Ocean's Eleven (2001) Review
After winning last year's Best Director Oscar, you'd think Steven Soderbergh would go from strength to strength. Many were surprised however, when Soderbergh announced he was to remake the hip sixties Rat Pack heist flick Ocean's Eleven, which starred Sinatra, Davis and Martin. Claiming that studios no longer remade cast-ensemble pictures, Soderbergh selected an A-Star cast, which would feature the golden names of George Clooney, Julia Roberts, Brad Pitt, Matt Damon and Andy Garcia. Despite the potential ego problems of the all-star cast, the remake of Ocean's Eleven is a slick, fun adventure from Steven Soderbergh, and suggests that he has the ability to make an average film appear interesting.
Heist-master Daniel Ocean (George Clooney) has just been given parole from a New Jersey prison, and within hours of tasting his first free air, Ocean is already planning his next robbery. Fixing up with old accomplice Rusty Ryan (Brad Pitt), Ocean designs an elaborate scheme to rob not one, but three illustrious Las Vegas hotels - The Bellagio, the Mirage and the MGM Grand! All of these casinos belong to ruthless, wealthy and thorough entrepreneur Terry Benedict (Andy Garcia). After assembling a team totalling eleven heist experts with various individual skills, Ocean and Rusty embark upon and intricate scheme that will guarantee success with their super-team of thieves. Members of the team include Linus Caldwell (Matt Damon) the expert street pickpocket who can 'lift' almost anything effortlessly; Basher Tarr (an uncredited Don Cheadle) as a Cockney explosives expert and Yen Mu-Shuu (Shaobo Qin), an Asian contortionist who can hide himself in the smallest of spaces. However, unknown to the team, Ocean has a score to settle with Benedict, after the businessman stole Ocean's wife Tess (Julia Roberts), and this could cause complications for the heist.
In a way, it's pleasing to note that director Steven Soderbergh refuses to allow himself to pander to a pretentious persona now that he is an Oscar winner, and rather than feel compelled to make any 'important' pieces of work, Soderbergh still insists on making films that he is interested in. Although it is loosely based on the famous sixties caper movie of the same name, the film still has enough plot originality to not be a carbon-copy of the Sinatra version. The cast are splendid, particularly Clooney, who seems a charismatic extension of his Jack Foley character in Soderbergh's own Out Of Sight. Brad Pitt seems happy to not always command the stage (this is the guy who took a small supporting role for free in Snatch after all) and he seems a more capable actor than Matt Damon, who is deeply uninteresting as a leading man. Andy Garcia plays Benedict with a menacing coolness that often appears on the brink of a volatile explosion. You rarely see Benedict boil over into rage, but you still are in complete fear of the man. Julia Roberts, as the token Angie Dickinson 'squeeze' of the film, is average in what is a small, average role. Americans might feel that Don Cheadle delivers a cockney accent acceptably, but in reality he matches Dick Van Dyke for authenticity (and you thought From Hell was bad). The rest of the cast, including Scott Caan, Carl Reiner, Casey Affleck, Elliott Gould and Bernie Mac all perform splendidly, and despite the fact that these characters are performing a crime, you still care about their successfulness. This isn't a gangster film with foul-mouthed hard-man outbursts, this is a hip exercise showing suave weaklings using their intelligence to make the best of a situation.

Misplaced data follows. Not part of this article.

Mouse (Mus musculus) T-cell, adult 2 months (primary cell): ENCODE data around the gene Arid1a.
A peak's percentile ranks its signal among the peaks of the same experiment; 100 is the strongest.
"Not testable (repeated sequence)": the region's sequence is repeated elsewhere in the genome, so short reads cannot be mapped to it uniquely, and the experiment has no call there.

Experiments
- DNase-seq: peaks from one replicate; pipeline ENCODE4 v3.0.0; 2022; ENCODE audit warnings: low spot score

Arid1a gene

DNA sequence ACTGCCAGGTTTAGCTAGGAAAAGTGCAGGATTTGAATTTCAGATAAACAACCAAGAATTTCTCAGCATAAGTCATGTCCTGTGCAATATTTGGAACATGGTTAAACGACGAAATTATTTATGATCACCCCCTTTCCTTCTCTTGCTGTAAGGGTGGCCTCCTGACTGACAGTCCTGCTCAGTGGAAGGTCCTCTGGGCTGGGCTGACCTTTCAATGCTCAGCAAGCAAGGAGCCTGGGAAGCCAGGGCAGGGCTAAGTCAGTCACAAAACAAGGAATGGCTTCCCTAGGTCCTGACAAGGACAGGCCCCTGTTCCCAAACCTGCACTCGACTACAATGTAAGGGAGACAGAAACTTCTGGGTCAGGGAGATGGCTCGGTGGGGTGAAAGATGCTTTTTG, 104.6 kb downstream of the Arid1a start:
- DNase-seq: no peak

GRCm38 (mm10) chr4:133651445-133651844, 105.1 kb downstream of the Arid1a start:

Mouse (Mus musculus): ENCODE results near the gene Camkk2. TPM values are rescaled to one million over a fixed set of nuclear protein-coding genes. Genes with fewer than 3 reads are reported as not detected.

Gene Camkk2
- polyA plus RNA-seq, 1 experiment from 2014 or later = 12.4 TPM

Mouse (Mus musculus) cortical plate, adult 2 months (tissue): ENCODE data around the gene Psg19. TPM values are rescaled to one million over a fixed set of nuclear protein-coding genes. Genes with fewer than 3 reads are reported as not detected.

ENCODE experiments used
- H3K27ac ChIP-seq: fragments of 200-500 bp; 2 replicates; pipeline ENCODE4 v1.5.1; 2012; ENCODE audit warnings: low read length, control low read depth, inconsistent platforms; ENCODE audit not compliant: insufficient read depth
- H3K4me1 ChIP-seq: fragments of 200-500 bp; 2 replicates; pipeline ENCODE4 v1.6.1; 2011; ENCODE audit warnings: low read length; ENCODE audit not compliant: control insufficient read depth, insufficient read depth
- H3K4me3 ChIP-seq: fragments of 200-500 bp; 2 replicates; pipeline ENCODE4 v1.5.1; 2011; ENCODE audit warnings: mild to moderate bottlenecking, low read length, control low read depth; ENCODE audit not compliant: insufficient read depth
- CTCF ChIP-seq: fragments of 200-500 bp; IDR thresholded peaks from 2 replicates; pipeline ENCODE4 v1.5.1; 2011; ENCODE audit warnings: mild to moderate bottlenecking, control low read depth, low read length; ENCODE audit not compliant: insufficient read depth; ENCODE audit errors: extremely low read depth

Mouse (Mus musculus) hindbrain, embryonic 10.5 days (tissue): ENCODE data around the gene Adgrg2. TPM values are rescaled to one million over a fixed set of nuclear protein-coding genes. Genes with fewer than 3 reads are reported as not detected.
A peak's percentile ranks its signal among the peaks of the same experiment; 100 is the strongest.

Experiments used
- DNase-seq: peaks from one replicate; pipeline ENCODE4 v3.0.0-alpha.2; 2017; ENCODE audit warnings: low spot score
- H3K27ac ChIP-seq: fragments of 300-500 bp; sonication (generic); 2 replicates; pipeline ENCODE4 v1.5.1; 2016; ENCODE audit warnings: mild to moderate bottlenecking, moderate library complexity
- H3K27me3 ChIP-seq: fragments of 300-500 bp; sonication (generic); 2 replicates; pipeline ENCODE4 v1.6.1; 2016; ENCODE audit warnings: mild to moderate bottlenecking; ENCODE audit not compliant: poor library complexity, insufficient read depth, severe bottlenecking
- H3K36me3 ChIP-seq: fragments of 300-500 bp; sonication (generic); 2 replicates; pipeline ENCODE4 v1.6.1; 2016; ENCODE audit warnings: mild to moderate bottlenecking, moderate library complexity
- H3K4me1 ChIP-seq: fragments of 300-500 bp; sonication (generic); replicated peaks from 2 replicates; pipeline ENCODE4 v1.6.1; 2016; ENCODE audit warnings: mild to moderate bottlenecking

Thematically, Ocean's Eleven has all of the trademark cinematic touches of Steven Soderbergh - the visual razzle-dazzle that never becomes indulgent, and the colourful tone that never relies upon bright and primary colourings. The characters are all cool in terms of personality, but not in the corrupt-wise-guy sense of the likes of Tarantino's worlds, and this makes them much more likeable. Also, the lack of violence is refreshing, compared to most modern day heist movies. Frequent Soderbergh collaborator David Holmes once again provides a funky score, and this helps the film move along at a blistering pace, even if the plot is a simple two-act set-up involving a) the team being pulled together and b) the heist being carried out.
Arguably better than the Sinatra original, Ocean's Eleven is a rollicking good piece of studio entertainment from a talented director just having a good time. If anything, the film surpasses recent similar efforts such as Mission: Impossible 2 and The Score, suggesting that characters are much more important to the success of a film compared to elaborate plots and bullet-time action sequences.